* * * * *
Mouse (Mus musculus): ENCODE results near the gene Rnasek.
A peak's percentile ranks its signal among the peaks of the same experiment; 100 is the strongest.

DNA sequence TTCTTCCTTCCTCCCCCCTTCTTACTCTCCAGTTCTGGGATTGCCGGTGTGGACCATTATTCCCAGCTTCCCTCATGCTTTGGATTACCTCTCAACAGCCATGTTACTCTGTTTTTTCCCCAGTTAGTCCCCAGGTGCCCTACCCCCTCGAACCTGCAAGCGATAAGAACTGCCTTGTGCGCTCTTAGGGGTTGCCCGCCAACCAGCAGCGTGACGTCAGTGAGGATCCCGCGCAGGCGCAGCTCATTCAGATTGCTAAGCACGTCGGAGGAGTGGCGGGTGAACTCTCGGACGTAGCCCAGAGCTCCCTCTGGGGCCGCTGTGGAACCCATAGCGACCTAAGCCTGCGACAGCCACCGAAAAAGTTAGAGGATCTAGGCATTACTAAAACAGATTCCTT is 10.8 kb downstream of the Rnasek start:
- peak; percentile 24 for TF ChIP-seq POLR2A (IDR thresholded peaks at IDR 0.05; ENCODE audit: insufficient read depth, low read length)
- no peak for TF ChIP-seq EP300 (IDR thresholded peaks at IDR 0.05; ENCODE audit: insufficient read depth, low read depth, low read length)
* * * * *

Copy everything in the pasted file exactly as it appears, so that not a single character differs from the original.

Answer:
Mouse (Mus musculus): ENCODE results near the gene Rnasek.
A peak's percentile ranks its signal among the peaks of the same experiment; 100 is the strongest.

DNA sequence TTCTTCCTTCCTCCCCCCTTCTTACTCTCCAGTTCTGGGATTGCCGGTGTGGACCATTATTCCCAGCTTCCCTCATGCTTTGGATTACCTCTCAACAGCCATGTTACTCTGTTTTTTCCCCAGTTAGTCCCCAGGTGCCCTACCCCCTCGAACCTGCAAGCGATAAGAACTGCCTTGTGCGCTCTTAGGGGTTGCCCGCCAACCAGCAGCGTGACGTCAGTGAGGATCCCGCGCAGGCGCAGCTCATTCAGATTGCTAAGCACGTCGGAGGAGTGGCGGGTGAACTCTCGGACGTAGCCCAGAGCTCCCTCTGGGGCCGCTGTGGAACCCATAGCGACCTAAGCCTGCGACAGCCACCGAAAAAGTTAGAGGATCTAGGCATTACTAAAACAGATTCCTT is 10.8 kb downstream of the Rnasek start:
- peak; percentile 24 for TF ChIP-seq POLR2A (IDR thresholded peaks at IDR 0.05; ENCODE audit: insufficient read depth, low read length)
- no peak for TF ChIP-seq EP300 (IDR thresholded peaks at IDR 0.05; ENCODE audit: insufficient read depth, low read depth, low read length)